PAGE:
Other research looked at adolescents who had treatment with hormone growth factor from a cadaver to treat short stature and later developed CJD from the treatment. Researchers found that beta-amyloid and tau proteins were present in most of the vials of the human growth factor.

Although the human growth factor also contained tau proteins, there was no buildup of tau proteins in the study participants. It is not clear whether tau proteins are transmissible, or whether transmission may take longer to appear in test results.

None of the people who developed CJD via medical treatment with human growth factor developed AD. It is unknown whether they would have developed symptoms of AD if they had lived longer.

Prion diseases can spread through nonsterile surgical equipment and blood transfusions, so researchers are looking into whether this could also be true for AD.

A review of 1,465,845 people looked at whether neurodegenerative disorders could pass on through blood transfusions from donors who later developed these disorders.

There was no evidence of any increased risk of AD from blood transfusions. There is also no evidence that AD can pass on through surgical equipment.

The review concluded that amyloid may be transmissible between people in a similar way to prions, but researchers require further studies on whether this could lead to AD.

Certain lifestyle and dietary factors may help to reduce the risk of AD, including:

Learn more about Alzheimer’s prevention and tips here.

This section answers some common questions about AD and whether or not it is contagious.

Who is most likely to inherit Alzheimer’s?

People may be more likely to inherit AD if they have a parent or sibling with the disease.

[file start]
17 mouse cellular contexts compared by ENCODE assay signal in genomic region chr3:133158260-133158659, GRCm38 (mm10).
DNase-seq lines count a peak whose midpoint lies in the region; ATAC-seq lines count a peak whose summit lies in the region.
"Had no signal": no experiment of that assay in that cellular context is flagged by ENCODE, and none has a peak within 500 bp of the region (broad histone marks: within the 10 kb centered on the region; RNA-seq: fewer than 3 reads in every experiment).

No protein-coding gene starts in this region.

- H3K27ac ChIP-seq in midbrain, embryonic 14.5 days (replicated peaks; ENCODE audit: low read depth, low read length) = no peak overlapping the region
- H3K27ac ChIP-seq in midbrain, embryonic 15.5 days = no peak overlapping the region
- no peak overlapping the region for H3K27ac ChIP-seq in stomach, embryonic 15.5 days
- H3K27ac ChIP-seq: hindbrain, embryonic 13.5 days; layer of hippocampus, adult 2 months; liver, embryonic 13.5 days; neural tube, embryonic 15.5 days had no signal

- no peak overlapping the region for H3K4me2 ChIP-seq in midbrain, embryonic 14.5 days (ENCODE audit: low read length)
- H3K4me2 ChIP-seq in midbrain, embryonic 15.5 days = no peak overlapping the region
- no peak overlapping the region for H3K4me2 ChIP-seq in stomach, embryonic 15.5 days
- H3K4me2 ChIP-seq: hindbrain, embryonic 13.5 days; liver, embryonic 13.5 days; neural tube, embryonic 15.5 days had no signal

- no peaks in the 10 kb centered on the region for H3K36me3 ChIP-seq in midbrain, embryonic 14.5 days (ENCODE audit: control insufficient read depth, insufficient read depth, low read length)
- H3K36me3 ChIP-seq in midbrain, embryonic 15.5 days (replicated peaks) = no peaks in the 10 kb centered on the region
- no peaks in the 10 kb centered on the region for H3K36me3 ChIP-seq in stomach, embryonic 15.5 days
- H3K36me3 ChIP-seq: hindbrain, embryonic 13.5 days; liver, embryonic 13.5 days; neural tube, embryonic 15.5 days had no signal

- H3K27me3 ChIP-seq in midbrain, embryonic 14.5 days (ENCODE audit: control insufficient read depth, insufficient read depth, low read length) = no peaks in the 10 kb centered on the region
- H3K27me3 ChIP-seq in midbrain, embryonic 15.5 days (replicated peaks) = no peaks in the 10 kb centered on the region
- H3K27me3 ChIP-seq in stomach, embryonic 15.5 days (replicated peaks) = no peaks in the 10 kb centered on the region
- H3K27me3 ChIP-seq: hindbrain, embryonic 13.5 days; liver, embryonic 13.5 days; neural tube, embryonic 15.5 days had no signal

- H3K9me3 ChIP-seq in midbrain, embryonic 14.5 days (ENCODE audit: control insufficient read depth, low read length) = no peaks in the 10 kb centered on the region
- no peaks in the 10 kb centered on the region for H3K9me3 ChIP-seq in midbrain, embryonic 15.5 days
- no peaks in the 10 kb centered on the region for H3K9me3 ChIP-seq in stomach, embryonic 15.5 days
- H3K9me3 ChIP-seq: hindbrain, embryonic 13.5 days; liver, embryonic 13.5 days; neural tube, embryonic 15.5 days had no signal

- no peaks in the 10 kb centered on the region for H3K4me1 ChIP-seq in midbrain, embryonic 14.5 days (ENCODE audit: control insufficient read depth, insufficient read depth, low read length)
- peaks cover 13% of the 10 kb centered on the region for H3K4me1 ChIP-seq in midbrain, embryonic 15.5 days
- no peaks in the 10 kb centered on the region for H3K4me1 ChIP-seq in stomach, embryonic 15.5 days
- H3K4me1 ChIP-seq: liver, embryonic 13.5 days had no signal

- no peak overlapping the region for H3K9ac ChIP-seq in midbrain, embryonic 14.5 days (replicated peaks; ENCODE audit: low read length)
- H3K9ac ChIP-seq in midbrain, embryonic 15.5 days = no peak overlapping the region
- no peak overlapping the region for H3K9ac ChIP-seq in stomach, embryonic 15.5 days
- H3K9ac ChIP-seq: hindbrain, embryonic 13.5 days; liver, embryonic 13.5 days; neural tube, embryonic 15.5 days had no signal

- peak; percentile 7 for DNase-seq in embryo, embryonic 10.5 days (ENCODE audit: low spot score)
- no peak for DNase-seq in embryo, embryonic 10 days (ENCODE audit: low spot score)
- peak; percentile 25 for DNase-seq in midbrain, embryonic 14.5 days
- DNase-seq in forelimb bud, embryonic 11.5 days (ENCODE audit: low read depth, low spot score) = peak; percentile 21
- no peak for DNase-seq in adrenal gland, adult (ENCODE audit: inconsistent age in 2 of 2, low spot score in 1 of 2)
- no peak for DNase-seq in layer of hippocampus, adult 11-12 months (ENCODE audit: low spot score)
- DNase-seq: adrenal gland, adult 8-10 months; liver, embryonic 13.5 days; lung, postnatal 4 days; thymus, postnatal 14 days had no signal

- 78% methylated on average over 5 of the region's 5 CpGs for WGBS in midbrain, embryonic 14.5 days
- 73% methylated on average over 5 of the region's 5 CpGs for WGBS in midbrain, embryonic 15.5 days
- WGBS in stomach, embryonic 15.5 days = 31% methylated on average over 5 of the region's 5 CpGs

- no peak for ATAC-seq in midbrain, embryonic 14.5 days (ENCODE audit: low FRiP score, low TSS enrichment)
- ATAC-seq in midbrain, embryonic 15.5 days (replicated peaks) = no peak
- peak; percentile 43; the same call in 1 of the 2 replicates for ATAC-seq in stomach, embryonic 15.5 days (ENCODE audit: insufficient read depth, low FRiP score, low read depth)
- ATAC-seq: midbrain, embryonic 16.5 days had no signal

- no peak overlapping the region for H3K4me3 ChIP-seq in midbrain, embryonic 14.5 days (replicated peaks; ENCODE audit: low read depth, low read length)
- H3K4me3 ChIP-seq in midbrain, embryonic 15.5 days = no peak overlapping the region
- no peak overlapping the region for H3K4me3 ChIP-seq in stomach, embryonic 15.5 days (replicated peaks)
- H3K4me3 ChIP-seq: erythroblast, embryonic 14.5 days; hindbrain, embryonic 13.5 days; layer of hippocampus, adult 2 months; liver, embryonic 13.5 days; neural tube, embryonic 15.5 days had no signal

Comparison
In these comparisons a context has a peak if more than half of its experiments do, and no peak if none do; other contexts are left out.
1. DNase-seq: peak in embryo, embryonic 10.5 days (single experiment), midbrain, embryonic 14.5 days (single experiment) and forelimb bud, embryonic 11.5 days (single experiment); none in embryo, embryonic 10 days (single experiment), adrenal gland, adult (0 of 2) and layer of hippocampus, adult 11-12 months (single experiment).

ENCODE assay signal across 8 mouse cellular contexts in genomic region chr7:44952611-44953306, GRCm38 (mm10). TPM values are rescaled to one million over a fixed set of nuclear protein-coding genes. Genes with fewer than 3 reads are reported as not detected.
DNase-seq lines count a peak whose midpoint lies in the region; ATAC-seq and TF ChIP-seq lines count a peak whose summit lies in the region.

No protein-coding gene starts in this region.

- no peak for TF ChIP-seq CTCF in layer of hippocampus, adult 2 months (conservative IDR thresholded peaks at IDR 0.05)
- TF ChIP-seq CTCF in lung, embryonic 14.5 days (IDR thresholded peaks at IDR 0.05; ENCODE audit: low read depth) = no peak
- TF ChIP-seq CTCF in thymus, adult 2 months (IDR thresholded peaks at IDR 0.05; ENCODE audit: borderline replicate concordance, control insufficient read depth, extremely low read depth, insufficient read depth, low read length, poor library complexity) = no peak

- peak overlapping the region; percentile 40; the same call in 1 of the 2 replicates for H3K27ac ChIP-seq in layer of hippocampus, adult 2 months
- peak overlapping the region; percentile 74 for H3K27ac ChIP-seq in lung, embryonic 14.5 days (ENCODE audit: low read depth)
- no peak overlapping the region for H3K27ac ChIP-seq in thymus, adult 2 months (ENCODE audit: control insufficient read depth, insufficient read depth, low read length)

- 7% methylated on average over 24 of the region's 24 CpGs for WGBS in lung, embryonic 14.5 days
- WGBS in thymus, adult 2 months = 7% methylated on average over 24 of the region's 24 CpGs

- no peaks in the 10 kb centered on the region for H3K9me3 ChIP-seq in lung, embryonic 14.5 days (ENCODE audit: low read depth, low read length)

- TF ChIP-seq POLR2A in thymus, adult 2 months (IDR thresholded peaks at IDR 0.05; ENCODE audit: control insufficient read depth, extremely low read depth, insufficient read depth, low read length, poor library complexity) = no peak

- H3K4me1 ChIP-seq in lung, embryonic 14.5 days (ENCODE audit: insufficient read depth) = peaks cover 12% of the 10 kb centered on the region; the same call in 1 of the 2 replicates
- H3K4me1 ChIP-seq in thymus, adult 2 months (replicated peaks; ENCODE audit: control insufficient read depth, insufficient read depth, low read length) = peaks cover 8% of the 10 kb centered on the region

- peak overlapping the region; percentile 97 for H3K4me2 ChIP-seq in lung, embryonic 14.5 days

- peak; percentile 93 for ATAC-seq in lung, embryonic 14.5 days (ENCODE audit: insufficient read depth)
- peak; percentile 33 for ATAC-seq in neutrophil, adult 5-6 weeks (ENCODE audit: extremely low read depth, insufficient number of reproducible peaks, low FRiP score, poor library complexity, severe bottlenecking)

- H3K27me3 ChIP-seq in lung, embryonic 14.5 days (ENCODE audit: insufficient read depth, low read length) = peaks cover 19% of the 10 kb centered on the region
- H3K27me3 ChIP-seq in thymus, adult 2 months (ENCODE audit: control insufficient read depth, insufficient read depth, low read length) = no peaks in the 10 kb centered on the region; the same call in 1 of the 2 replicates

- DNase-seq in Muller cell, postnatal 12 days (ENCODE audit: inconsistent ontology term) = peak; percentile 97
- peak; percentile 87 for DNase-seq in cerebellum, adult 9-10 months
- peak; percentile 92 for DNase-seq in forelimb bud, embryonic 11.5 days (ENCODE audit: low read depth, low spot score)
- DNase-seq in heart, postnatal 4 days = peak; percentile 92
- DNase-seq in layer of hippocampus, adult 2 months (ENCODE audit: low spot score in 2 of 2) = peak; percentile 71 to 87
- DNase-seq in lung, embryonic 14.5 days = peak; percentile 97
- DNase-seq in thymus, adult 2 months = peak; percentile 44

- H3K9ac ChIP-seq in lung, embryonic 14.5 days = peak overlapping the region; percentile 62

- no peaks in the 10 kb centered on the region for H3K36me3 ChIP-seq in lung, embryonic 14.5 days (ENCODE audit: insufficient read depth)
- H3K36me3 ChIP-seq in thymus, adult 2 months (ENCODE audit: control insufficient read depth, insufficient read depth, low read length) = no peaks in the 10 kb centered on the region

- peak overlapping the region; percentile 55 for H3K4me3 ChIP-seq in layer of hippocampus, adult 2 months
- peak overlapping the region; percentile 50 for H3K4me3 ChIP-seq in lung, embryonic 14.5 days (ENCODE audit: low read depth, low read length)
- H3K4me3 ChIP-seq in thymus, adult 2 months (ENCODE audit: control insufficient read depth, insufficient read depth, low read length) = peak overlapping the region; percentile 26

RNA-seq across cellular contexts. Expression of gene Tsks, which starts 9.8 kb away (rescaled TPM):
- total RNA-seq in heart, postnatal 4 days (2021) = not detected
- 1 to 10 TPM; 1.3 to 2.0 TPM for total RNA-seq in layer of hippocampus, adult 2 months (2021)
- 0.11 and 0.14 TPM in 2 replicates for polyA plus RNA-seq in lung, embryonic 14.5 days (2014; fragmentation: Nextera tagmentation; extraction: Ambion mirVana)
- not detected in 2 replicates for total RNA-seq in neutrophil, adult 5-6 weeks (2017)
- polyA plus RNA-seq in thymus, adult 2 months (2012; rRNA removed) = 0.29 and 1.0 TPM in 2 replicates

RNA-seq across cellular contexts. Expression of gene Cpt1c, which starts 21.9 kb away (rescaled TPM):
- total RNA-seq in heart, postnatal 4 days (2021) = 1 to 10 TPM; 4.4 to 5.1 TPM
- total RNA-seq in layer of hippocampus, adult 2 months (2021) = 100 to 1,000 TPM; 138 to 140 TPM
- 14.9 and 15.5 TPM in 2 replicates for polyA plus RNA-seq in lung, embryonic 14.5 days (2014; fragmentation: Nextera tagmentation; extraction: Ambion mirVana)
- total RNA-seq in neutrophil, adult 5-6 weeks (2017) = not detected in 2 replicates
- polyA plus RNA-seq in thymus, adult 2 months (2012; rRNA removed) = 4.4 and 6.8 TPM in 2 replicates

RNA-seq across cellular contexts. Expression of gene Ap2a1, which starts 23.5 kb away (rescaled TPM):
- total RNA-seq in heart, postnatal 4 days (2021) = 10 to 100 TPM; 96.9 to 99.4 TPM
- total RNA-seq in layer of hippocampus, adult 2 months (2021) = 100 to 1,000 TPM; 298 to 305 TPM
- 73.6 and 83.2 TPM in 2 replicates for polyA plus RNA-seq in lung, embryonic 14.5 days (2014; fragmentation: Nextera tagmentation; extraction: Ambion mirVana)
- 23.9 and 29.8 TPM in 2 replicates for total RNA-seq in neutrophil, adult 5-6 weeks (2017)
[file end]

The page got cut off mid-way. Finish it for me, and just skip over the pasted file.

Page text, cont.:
The risk of inheriting AD increases if people have more than one family member with the condition. Risk factors for AD running in families may include genetic and environmental factors.

What causes Alzheimer’s to spread?

An abnormal buildup of beta-amyloid and tau proteins plays a key role in the development of AD.

Abnormal tau proteins may gather in certain areas of the brain that affect memory. Beta-amyloid collects as plaque between neurons.

As the buildup of beta-amyloid increases, it reaches a certain level that results in a rapid spread of tau in the brain.

Over time, injury and death to neurons in the brain lead to neuron connections breaking down, and areas of the brain may shrink. In the advanced stages of AD, this damage is widespread across the brain.

Learn more

Learn more about Alzheimer’s and tau proteins.

Research suggests AD may share some similarities with prion diseases, which are transmissible through invasive medical procedures.

It may be possible for amyloid proteins to transfer from person to person, although much of the research focuses on medical procedures that are no longer in use or studies in mice.

Researchers need further human studies to find out if amyloid proteins can transfer between people through medical procedures.